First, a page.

How Sports Kids’ Mental Game Affects College Recruitment

College Recruitment for Young Athletes

Recruiters Evaluate Your Mental Game

Young athletes who want to be recruited for college athletics, take heed: recruiters care about kids’ mental game.

College coaches can learn about kids’ mental game in a number of ways, says 2aDays  CEO and founder Keirsten Sires, an athlete who played tennis and soccer at Skidmore College and recently spoke to us during our most recent Ultimate Sports Parent podcast interview. 

Her company provides college coach ratings and experiences from athletes about recruiting.

Recruiters learn about athletes’ mental game by talking to high school coaches, watching games and reviewing game videos. 

For example, they might see a player getting angry at another player in a video. That will work against them–as well as other negative demonstrations of emotion, says Sires.

Kids need to show that they have positive attitudes, work hard, are team players and don’t throw temper tantrums.

In order for kids to demonstrate that they have a positive mental game, they need to be at their best with both high school coaches and college recruiters, she says. High school coaches will talk to recruiters about their experiences with players.

One common mental game obstacle that sports kids encounter in high school is lack of playing time, says Sires. Kids can best address this by politely communicating their concerns to coaches and asking what they can do to gain more playing time. 

They need to show up early, follow instructions and be good teammates. If athletes do this, it’s likely their coaches will have positive things to say to recruiters about their mental game, she says.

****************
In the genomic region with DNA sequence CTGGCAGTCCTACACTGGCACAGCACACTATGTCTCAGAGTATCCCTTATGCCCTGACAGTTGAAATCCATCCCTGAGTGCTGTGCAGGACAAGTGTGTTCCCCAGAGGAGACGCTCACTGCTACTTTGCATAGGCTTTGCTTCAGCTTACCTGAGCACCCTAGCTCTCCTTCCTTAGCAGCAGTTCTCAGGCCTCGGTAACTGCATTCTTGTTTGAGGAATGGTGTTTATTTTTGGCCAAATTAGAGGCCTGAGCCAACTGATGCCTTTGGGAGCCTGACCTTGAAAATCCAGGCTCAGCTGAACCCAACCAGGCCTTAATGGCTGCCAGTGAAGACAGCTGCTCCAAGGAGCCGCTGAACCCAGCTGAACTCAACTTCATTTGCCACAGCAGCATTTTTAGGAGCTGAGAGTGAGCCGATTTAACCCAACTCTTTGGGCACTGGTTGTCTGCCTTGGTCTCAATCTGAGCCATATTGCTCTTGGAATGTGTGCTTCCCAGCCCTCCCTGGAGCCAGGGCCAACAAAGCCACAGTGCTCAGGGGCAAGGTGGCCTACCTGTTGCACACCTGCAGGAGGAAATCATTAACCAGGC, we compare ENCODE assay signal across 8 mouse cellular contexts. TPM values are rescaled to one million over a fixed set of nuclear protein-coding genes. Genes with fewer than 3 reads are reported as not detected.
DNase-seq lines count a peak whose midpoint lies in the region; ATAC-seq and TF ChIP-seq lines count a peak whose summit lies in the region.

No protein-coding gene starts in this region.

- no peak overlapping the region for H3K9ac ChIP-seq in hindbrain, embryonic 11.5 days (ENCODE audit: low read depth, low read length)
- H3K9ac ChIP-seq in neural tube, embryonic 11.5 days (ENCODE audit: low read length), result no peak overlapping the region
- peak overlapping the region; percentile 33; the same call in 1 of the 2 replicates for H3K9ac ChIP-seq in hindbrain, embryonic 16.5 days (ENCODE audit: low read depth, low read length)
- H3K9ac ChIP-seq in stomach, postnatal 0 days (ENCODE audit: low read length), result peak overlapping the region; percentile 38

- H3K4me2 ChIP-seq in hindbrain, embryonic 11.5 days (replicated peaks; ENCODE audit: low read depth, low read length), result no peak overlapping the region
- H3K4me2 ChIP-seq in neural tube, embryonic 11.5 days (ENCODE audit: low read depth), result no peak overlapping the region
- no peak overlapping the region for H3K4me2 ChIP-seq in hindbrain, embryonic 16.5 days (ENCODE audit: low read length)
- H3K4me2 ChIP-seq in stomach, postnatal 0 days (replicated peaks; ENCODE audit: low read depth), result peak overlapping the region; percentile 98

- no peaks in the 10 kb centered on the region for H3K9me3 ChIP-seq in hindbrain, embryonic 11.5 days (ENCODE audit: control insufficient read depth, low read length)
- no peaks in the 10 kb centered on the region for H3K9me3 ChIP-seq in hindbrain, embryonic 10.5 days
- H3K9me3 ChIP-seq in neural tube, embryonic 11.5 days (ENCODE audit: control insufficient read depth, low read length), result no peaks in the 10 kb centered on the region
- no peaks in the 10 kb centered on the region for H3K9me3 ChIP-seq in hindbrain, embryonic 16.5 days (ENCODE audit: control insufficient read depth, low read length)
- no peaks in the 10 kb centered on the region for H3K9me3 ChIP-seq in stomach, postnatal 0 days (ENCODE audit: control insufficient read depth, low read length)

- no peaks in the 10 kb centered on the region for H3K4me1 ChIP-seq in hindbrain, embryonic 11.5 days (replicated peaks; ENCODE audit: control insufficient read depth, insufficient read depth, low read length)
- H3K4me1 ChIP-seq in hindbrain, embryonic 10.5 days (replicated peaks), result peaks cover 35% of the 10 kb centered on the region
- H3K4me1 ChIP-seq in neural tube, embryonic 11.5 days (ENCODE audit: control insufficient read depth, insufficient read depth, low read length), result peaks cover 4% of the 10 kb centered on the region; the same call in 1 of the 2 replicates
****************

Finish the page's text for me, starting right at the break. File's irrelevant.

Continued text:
In addition to demonstrating their positivity, kids should have the confidence to take the initiative with recruiters, instead of having their parents communicate with them, says Sires.

One of the biggest problems Sires hears about from college coaches: Emails come from parents’ email address, not the athletes’ email. They want to hear directly from the kids, not the parents.

And parents need to know that their behavior on the field can hurt kids’ chances of being recruited. 

Parents need to keep their cool. In one case, a college stopped recruiting an athlete because one of his parents punched a ref in the face during a game the recruiter attended.

“The mental game component is huge in recruitment,” says Sires. “At the end of the day being a team player is first and foremost, but also players need to make sure they can control their emotions.”

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The Composed Sports Kid

“The Composed Sports Kid” audio and workbook digital download program for young athletes and their parents or coach helps kids cope with frustration and anger in sports. Help your sports kids learn how to manage expectations and let go of mistakes so they can keep their head in the game. 

The Composed Sports Kid system is really two programs in one–one program to train parents and coaches how to help their kids practice composure, and one program that teaches young athletes–ages 6 to 13–how to improve composure, let go of mistakes quickly, have more self-acceptance, and thus enjoy sports more

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